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July 2017 Featured Photographer of the Month

Donbass stories - Spartaco and Liza

Giorgio Bianchi | Ukraine

Organization: Witness Image

Spartaco inside an abandoned house in Spartak, a small village in the outskirts of Donetsk, now used as soldiers’ barrack. Having suffered intense bombing operated with heavy artillery, the village, disputed between Kiev Government and pro-Russian separatists, is now uninhabited.

Right after the outbreak of the conflict in Donbass, Spartaco left his job and the house where he was living with his mother to enlist as a volunteer in the ranks of the pro-Russian militias.  Convinced he had nothing to lose, ideologically very motivated and relying on his previous military training (Folgore paratroopers and Italian Army) Spartaco decided to join the separatist cause finally abandoning his life in the province of Brescia that disheartened and depressed him.
Through Facebook Spartaco met Liza.
Liza is a girl from Donetsk who learned Italian chatting on socials.
Abandoned along with her two children by her husband, who fled to Russia after the beginning of the conflict, Liza and her children live with her parents in the family home.
Liza works as a seamstress in the Donbass Opera Theatre.
During his permits Spartaco returns to his house in the city and Liza, at the end of her shift in the theatre, gets together with him to spend a few intimate hours lingering until he has to return to his post.

Donbass stories

After five trips in Ukraine over the course of four years, I thought I had documented everything that was important, from Euro-Maidan demonstrations  to the war in the Donbass, the mining area in the eastern part of the country.
I portrayed the riots in the capital city of Kiev from November 2013 to February 2014, including the tragic event of the 20th of February 2014 during which 90 protesters died under police fire.
I then moved to the Donbass region to document the outbreak of the war between the government army and the pro-Russian separatists. I witnessed and documented life in the city of Donetsk under siege by the government troops, the fights at the Sergey Prokofiev Airport and the devastation of Debaltsevo in the days immediately following the fights.
I honestly thought I already witnessed everything so, after having captured on camera the violence of those days and sold the pictures, I started covering other stories as many other photojournalists did.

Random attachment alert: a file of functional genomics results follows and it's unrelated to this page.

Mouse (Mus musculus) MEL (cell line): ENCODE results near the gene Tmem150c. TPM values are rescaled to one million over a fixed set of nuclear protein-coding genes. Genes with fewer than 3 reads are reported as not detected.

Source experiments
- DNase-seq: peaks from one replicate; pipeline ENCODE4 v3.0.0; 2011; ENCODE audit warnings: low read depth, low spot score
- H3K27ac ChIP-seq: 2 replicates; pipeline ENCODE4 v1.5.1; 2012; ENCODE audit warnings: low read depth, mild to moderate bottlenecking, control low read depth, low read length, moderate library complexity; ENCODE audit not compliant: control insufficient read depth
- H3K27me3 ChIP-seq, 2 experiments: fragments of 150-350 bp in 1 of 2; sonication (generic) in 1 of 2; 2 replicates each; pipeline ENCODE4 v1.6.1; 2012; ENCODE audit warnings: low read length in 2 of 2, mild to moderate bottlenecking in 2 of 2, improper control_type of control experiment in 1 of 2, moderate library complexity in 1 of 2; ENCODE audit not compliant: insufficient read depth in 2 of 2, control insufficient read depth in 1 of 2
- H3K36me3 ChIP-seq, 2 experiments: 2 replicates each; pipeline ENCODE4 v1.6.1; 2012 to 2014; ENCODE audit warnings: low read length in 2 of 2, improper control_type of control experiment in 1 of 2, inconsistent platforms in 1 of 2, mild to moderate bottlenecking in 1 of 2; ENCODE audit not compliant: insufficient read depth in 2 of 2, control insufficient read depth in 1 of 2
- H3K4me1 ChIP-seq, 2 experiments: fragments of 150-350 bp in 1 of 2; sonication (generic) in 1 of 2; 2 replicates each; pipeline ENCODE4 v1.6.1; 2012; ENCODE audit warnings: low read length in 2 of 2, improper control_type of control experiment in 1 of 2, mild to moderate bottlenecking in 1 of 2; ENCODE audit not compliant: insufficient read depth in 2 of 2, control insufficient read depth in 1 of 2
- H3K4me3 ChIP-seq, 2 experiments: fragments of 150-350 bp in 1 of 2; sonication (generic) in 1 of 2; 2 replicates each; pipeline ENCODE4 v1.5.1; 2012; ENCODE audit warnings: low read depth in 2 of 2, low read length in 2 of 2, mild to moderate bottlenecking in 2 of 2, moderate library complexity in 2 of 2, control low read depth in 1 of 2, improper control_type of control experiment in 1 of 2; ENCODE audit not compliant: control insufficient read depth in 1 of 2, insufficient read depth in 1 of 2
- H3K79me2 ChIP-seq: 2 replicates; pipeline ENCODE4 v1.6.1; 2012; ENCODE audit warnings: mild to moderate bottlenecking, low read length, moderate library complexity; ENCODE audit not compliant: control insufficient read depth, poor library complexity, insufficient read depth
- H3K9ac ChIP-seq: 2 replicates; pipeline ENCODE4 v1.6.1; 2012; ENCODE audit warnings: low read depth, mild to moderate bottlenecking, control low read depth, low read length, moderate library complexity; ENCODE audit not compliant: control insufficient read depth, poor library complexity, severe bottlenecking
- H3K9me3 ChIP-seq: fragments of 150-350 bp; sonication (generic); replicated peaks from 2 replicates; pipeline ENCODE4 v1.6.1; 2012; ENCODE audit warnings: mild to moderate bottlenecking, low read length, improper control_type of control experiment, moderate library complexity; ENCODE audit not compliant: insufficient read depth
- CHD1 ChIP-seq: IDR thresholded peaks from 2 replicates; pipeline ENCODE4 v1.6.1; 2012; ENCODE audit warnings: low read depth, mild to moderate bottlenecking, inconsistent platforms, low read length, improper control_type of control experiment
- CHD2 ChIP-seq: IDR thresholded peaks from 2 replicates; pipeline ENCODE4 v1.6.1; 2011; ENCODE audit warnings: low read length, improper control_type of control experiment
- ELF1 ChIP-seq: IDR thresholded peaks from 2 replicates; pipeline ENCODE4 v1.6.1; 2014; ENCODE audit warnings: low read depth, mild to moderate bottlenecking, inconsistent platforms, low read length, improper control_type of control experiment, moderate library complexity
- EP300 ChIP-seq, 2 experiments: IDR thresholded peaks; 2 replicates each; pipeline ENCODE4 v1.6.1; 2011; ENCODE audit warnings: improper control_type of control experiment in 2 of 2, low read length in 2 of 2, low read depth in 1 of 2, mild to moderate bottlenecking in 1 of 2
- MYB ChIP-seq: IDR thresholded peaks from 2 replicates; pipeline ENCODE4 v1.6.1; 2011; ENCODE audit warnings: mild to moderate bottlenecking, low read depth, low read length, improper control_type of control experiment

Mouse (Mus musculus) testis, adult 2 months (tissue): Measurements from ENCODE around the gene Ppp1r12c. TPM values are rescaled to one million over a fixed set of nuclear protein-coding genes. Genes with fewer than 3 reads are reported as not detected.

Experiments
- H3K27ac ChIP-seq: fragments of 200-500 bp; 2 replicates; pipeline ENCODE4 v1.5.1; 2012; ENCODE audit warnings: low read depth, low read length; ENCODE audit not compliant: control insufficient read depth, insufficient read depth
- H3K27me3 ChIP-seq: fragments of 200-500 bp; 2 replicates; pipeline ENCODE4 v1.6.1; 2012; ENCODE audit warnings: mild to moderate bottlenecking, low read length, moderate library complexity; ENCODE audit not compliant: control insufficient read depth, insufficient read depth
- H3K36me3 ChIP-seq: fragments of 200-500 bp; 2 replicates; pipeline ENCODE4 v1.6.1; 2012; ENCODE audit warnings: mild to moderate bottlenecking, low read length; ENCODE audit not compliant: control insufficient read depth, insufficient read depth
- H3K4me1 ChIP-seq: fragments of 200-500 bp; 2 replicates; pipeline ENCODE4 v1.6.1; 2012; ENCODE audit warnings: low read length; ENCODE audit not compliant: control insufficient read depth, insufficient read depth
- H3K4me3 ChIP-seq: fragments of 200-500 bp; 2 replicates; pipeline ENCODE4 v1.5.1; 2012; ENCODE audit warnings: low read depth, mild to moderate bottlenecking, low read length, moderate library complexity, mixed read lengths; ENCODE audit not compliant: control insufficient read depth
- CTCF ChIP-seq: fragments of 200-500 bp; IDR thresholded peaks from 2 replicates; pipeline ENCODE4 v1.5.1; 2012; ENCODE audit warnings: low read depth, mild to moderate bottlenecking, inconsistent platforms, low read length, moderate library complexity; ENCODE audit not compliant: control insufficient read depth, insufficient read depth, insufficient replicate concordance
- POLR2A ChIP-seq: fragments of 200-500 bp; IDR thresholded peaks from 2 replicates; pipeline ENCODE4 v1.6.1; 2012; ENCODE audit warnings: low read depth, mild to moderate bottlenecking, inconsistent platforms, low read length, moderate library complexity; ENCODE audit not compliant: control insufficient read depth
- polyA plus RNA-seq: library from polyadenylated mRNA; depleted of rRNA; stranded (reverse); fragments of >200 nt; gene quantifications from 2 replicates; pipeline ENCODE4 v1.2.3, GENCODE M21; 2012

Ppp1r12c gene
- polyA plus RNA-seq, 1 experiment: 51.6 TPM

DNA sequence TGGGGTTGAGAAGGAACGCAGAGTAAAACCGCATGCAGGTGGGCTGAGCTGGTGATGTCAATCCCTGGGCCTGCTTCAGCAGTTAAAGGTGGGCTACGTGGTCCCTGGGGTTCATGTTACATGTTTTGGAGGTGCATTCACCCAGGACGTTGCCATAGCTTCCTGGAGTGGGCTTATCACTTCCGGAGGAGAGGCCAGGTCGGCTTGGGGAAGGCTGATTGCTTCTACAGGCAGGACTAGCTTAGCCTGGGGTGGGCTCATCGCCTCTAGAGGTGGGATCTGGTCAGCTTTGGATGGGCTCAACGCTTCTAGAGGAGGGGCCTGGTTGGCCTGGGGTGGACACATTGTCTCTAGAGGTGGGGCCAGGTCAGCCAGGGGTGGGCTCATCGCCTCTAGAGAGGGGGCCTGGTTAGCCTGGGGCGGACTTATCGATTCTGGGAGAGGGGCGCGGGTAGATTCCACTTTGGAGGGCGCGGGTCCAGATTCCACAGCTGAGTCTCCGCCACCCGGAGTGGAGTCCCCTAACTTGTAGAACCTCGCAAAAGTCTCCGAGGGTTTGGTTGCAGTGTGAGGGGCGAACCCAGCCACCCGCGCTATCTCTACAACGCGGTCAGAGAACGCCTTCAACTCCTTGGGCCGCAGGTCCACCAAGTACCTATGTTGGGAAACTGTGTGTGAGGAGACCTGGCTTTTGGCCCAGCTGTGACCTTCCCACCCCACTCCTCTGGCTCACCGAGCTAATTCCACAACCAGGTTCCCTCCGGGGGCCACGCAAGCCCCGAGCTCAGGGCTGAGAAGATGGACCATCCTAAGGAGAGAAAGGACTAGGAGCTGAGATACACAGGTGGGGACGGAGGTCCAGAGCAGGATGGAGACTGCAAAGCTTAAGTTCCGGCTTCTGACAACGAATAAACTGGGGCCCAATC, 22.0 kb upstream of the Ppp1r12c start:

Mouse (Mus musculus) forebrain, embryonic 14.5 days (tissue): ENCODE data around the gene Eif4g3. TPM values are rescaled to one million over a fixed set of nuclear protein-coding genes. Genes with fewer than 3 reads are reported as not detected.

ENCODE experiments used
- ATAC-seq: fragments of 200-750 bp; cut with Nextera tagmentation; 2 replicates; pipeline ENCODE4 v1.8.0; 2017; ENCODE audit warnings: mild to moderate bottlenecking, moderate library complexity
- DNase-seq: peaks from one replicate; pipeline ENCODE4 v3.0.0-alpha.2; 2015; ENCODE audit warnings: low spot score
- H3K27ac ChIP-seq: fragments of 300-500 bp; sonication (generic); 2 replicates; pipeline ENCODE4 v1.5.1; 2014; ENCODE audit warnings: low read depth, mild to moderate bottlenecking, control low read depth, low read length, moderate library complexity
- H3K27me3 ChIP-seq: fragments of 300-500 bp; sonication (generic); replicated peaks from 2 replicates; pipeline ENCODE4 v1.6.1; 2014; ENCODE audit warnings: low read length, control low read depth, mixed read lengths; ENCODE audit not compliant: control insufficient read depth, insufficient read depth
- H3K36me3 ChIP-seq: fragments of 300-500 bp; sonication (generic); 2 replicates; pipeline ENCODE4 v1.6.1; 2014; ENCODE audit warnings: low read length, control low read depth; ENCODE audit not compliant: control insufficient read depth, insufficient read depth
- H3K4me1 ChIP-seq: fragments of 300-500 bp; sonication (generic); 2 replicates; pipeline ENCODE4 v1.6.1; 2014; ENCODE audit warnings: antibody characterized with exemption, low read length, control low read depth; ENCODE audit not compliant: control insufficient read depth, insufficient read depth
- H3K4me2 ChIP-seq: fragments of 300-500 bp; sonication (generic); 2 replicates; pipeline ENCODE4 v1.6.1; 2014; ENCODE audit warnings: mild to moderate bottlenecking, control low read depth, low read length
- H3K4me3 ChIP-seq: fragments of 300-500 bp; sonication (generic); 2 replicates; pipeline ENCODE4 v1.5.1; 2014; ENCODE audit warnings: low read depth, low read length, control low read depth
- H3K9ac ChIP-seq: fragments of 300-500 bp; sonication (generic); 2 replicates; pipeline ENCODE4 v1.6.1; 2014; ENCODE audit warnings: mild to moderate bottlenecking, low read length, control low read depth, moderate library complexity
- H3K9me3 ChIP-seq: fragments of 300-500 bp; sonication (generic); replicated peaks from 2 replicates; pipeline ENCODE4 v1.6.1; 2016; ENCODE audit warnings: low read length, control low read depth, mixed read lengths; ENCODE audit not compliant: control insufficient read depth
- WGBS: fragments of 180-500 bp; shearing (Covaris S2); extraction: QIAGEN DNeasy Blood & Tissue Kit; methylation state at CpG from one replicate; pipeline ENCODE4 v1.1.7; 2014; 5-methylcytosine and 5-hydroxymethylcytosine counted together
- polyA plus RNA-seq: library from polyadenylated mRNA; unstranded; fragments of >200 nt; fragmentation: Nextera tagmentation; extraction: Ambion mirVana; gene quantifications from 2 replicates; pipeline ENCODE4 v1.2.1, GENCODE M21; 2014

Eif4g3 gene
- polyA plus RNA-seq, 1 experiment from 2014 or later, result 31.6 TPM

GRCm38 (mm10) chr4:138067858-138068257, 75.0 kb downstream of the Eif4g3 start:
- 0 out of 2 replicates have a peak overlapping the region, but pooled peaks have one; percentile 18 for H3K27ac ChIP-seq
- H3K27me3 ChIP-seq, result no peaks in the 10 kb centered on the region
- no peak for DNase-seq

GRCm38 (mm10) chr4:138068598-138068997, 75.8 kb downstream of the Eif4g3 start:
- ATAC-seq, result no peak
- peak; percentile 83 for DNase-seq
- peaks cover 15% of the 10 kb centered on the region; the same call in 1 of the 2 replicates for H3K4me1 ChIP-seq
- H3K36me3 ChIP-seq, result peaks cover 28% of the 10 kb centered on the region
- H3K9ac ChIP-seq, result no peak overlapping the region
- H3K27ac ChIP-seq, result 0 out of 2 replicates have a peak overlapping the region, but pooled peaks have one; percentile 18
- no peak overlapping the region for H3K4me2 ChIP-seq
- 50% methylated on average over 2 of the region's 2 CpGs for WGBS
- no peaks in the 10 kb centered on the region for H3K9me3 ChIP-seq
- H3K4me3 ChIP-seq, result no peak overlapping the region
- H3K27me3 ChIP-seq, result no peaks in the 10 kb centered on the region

I was totally wrong. My contacts in the country kept writing asking me to go back, to keep on telling the world what was going on, that the Minsk peace agreements were repeatedly violated and that the war was anything but over.
In the end I went back to Donbass. Since the last time I was there, the frontline had moved slightly north freeing from war the city of Donetsk, but embracing instead lots of little villages on the outskirts of the city, small towns hardly visible on a map where life went on unchanged since decades. This fratricidal war changed little agricultural villages into a theater staging the first bloody conflict in Europe of the twentyfirst century.
For these reasons in my last trip back in July I focused my attention on one of those villages, Spartak, and in particular on a group of fighters headquartered in an abandoned small building. Their mission was to spot enemies’ location and inform their fellow soldiers. I documented their daily routine and their life side by side with that of the civilians living next to their building, with a close interest on the human aspect of their actions. I tried to “undress ” the soldiers to highlight the men hiding beneath the uniform.
Since July 2016 very little has changed in Ukraine in terms of strategic assets and their impact on civilians life.
With this in mind I have started asking myself how I could keep working on my project in the long term, carrying on the story of this territory, without repeating what already covered in previous years.
This is how the project I entitled “Donbass Stories” has come to life, with the idea to portray as main characters these invisible actors affected so much by these tragic events. The first purpose of my work will be to tell the stories of the daily struggle these human beings face. I will try to document how these persons manage to overcome the destruction of all certainties in a war that is breaking down whole communities and so jeopardizing their future.


Donbass stories – Spartaco and Liza